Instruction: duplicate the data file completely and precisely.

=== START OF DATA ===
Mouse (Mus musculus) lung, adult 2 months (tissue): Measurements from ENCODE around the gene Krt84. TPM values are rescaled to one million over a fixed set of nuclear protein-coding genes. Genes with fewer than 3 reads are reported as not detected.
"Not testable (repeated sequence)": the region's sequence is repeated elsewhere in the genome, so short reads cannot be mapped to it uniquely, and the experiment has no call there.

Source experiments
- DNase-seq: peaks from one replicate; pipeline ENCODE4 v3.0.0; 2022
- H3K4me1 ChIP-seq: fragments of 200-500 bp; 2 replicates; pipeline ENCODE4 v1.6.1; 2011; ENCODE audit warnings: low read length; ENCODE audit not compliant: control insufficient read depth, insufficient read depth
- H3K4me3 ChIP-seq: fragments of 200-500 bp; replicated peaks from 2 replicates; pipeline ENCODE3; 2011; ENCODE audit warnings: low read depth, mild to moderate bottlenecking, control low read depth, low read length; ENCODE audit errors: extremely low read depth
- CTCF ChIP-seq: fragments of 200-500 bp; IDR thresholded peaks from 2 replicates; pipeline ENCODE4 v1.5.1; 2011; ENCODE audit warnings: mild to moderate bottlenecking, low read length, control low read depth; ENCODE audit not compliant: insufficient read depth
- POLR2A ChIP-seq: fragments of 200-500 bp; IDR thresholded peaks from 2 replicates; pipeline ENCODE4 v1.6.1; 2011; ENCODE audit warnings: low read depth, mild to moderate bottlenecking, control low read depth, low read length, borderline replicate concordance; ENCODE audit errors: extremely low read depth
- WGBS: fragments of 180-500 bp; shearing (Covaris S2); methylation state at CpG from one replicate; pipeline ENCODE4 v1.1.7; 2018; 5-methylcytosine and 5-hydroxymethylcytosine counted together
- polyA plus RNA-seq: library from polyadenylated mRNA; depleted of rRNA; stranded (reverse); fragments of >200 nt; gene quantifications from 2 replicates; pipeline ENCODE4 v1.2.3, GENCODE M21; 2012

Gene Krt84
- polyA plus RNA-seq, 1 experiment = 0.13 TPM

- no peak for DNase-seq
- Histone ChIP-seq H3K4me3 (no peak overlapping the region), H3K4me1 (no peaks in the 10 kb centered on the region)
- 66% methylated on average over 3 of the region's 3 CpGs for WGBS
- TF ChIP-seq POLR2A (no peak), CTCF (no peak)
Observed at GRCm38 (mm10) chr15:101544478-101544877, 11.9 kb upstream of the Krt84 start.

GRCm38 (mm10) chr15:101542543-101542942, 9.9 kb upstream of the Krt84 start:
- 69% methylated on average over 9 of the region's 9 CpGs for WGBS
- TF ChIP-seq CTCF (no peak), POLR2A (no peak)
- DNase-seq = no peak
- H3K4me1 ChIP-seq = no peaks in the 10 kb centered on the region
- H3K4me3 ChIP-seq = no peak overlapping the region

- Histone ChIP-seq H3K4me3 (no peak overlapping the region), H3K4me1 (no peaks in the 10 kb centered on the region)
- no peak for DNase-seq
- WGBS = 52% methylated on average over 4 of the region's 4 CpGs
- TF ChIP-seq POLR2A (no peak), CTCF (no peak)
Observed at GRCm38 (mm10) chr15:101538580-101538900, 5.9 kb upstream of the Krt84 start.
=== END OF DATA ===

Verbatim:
Mouse (Mus musculus) lung, adult 2 months (tissue): Measurements from ENCODE around the gene Krt84. TPM values are rescaled to one million over a fixed set of nuclear protein-coding genes. Genes with fewer than 3 reads are reported as not detected.
"Not testable (repeated sequence)": the region's sequence is repeated elsewhere in the genome, so short reads cannot be mapped to it uniquely, and the experiment has no call there.

Source experiments
- DNase-seq: peaks from one replicate; pipeline ENCODE4 v3.0.0; 2022
- H3K4me1 ChIP-seq: fragments of 200-500 bp; 2 replicates; pipeline ENCODE4 v1.6.1; 2011; ENCODE audit warnings: low read length; ENCODE audit not compliant: control insufficient read depth, insufficient read depth
- H3K4me3 ChIP-seq: fragments of 200-500 bp; replicated peaks from 2 replicates; pipeline ENCODE3; 2011; ENCODE audit warnings: low read depth, mild to moderate bottlenecking, control low read depth, low read length; ENCODE audit errors: extremely low read depth
- CTCF ChIP-seq: fragments of 200-500 bp; IDR thresholded peaks from 2 replicates; pipeline ENCODE4 v1.5.1; 2011; ENCODE audit warnings: mild to moderate bottlenecking, low read length, control low read depth; ENCODE audit not compliant: insufficient read depth
- POLR2A ChIP-seq: fragments of 200-500 bp; IDR thresholded peaks from 2 replicates; pipeline ENCODE4 v1.6.1; 2011; ENCODE audit warnings: low read depth, mild to moderate bottlenecking, control low read depth, low read length, borderline replicate concordance; ENCODE audit errors: extremely low read depth
- WGBS: fragments of 180-500 bp; shearing (Covaris S2); methylation state at CpG from one replicate; pipeline ENCODE4 v1.1.7; 2018; 5-methylcytosine and 5-hydroxymethylcytosine counted together
- polyA plus RNA-seq: library from polyadenylated mRNA; depleted of rRNA; stranded (reverse); fragments of >200 nt; gene quantifications from 2 replicates; pipeline ENCODE4 v1.2.3, GENCODE M21; 2012

Gene Krt84
- polyA plus RNA-seq, 1 experiment = 0.13 TPM

- no peak for DNase-seq
- Histone ChIP-seq H3K4me3 (no peak overlapping the region), H3K4me1 (no peaks in the 10 kb centered on the region)
- 66% methylated on average over 3 of the region's 3 CpGs for WGBS
- TF ChIP-seq POLR2A (no peak), CTCF (no peak)
Observed at GRCm38 (mm10) chr15:101544478-101544877, 11.9 kb upstream of the Krt84 start.

GRCm38 (mm10) chr15:101542543-101542942, 9.9 kb upstream of the Krt84 start:
- 69% methylated on average over 9 of the region's 9 CpGs for WGBS
- TF ChIP-seq CTCF (no peak), POLR2A (no peak)
- DNase-seq = no peak
- H3K4me1 ChIP-seq = no peaks in the 10 kb centered on the region
- H3K4me3 ChIP-seq = no peak overlapping the region

- Histone ChIP-seq H3K4me3 (no peak overlapping the region), H3K4me1 (no peaks in the 10 kb centered on the region)
- no peak for DNase-seq
- WGBS = 52% methylated on average over 4 of the region's 4 CpGs
- TF ChIP-seq POLR2A (no peak), CTCF (no peak)
Observed at GRCm38 (mm10) chr15:101538580-101538900, 5.9 kb upstream of the Krt84 start.